With heavy hesitation after seeing the train wreck of Moon Lovers: Scarlet Heart Ryeo’s poorly executed female lead and romance arc, I took the plunge into what I believed would be another overblown tragedy of a young, doe-eyed damsel caught between the love of two men—one of whom would become King.
Frankly, The King Loves defied all expectations; the trailers did not do this series justice. While it starts out a little goofy and seems to avoid giving the viewer enough context to know which characters were whom—therefore establishing the antagonists and supporting characters rather vaguely—the story and emotional conflict within the drama are by far among of the best I’d seen since Moon Lovers for its political intrigue.
Unlike Moon Lovers’ female lead, Hae-soo (played by IU), who seems to float aimlessly from scene to scene with almost no purpose other than to be a forced romantic plot device, Eun-san (played by Im Yoon‑ah) is a key player in the show. More importantly, she is believable and relatable, and for that, she’s been one of my favorite female leads in a period drama. Her personality holds depth and her backstory is wonderfully introduced in a way that makes you understand her circumstances as an adult.
The children and adults that portrayed the three main characters all did wonderfully, keeping the characters consistent, rich and versatile. Their performance immediately immersed me in their psyche and the story they were weaving for those twenty episodes. Even the minor characters, like the Queen’s bodyguard, Furatai (played by Kim Jae-woon), drew me in, not just through the use of great costuming and makeup, but through their abilities as actors. The actor gave a small character big personality with few lines, as well as through his body language and micro-expressions.
In regards to the music, the instrumentals in The King Loves have been among my favorite. Both beautiful and moving, they are in sharp contrast to the unnecessary k-pop, which still feels out of place. However, the pacing of the story is nicely done up until the end where it starts to feel a bit rushed. While this was based on a multipart book, it still seems a tad rushed as they brought everything to a close. The love triangle is done in a slightly more believable way, staying true to Prince Won’s (played by Im Si-wan) historical counterpart who was considered bisexual.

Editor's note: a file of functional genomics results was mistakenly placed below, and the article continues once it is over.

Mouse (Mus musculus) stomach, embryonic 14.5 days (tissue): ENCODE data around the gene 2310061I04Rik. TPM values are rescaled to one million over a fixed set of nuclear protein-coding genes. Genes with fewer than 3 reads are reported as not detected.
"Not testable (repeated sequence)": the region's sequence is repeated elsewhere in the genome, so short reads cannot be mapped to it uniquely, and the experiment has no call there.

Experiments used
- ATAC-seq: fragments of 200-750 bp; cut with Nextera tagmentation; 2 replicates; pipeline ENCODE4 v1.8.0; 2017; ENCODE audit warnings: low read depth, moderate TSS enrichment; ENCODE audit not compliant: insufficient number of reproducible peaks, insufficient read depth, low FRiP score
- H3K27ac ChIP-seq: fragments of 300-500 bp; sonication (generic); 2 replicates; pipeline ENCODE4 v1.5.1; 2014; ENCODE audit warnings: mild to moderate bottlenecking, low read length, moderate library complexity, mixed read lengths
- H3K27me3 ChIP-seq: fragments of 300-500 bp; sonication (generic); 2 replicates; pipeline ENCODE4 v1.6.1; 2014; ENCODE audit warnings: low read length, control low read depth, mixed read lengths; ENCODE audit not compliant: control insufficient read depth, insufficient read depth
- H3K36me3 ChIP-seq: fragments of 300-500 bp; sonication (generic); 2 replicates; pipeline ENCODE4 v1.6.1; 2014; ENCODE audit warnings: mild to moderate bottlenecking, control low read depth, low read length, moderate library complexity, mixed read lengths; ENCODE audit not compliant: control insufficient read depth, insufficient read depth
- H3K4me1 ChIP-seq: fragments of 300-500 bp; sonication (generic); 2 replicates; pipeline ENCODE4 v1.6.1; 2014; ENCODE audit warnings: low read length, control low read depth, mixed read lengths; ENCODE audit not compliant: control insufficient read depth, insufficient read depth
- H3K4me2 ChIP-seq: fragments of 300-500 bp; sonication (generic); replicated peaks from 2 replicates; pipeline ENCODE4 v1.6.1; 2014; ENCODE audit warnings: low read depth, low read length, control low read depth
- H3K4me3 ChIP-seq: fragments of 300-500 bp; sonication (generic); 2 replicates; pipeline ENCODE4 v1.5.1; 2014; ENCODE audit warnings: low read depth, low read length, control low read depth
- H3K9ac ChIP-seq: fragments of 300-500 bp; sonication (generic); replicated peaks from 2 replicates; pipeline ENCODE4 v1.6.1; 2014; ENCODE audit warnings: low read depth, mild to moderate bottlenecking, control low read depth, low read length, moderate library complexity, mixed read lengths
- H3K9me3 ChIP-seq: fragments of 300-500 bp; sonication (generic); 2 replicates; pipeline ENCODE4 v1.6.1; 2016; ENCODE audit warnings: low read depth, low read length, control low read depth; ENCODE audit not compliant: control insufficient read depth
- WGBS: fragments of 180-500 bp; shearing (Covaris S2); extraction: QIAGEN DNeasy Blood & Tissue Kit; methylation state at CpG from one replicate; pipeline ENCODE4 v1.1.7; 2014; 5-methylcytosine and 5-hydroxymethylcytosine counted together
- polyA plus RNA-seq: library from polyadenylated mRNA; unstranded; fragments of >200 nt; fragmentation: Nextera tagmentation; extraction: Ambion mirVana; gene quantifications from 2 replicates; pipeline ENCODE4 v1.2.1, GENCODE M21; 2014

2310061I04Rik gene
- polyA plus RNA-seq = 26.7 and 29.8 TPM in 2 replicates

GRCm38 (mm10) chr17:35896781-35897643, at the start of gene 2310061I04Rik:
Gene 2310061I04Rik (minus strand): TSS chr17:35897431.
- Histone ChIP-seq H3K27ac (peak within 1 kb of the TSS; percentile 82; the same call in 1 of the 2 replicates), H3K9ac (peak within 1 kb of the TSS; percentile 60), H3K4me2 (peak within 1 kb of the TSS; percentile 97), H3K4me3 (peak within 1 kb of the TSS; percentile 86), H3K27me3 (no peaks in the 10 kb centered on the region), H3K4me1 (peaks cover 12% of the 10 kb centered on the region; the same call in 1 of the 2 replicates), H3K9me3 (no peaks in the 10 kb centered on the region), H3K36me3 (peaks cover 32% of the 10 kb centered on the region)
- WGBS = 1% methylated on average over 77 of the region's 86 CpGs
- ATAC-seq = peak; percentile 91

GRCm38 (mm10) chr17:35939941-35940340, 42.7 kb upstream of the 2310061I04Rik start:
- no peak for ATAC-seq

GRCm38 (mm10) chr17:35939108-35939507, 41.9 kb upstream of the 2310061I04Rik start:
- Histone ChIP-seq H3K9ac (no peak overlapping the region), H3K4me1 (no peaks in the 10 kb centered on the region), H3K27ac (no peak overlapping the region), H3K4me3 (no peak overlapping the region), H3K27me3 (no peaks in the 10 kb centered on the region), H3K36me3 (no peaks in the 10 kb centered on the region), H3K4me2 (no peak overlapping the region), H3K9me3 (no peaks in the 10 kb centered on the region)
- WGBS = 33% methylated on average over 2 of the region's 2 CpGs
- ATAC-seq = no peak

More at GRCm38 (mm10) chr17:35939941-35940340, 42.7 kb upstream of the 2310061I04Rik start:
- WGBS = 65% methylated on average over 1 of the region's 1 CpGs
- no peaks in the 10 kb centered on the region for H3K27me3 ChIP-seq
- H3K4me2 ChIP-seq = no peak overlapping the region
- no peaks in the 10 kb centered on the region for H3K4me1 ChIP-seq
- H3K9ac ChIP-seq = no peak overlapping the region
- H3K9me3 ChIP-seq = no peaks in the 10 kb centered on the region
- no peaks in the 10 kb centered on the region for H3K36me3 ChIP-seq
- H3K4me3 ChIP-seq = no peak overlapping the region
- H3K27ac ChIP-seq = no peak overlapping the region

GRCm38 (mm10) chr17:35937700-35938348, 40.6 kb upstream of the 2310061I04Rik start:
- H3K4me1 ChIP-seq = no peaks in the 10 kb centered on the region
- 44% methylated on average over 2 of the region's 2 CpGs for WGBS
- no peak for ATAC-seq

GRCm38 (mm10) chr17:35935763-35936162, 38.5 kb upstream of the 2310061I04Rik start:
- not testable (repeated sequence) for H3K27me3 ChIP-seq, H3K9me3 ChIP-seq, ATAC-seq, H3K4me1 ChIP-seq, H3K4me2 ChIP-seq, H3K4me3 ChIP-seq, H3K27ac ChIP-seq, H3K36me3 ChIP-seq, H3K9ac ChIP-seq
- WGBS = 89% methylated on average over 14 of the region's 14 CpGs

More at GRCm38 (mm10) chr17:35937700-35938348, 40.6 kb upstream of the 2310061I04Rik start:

I felt that element gives a nice plot point that, at least through Wang Rin’s perspective, truly expanded on an idea that love can transcend friendships and sexual labels. Going forward, I would like to see more stories that express love beyond what our society has labeled it as for centuries and explore the limitless spectrum of human affection.
Perhaps one of the biggest and most memorable elements of the show isn’t necessarily the romance itself, but the subtext that the show hints upon. The King Loves utilized the villain character, Song In (played by Oh Min-suk), in a way that feels timely. Playing on the fears of the people, using racial intolerance, and exploiting the power that the King and others in power held through the terror of Yuan’s iron-like grip on the country speaks to, in many ways, the manipulation of the radical political figures that hold power today.
This timely narrative is taken from the perspective of Prince Won who (while it’s not entirely overtly expressed) has dealt with racial and fear-driven backlash from those of the Court, and in some ways even from the King himself.
Overall, The King Loves is among my favorite Kdramas thus far. Its political and social narrative felt timely to current events, and each member of the cast and crew gave their best efforts, providing us viewers with one of the best-executed historical series in 2017.
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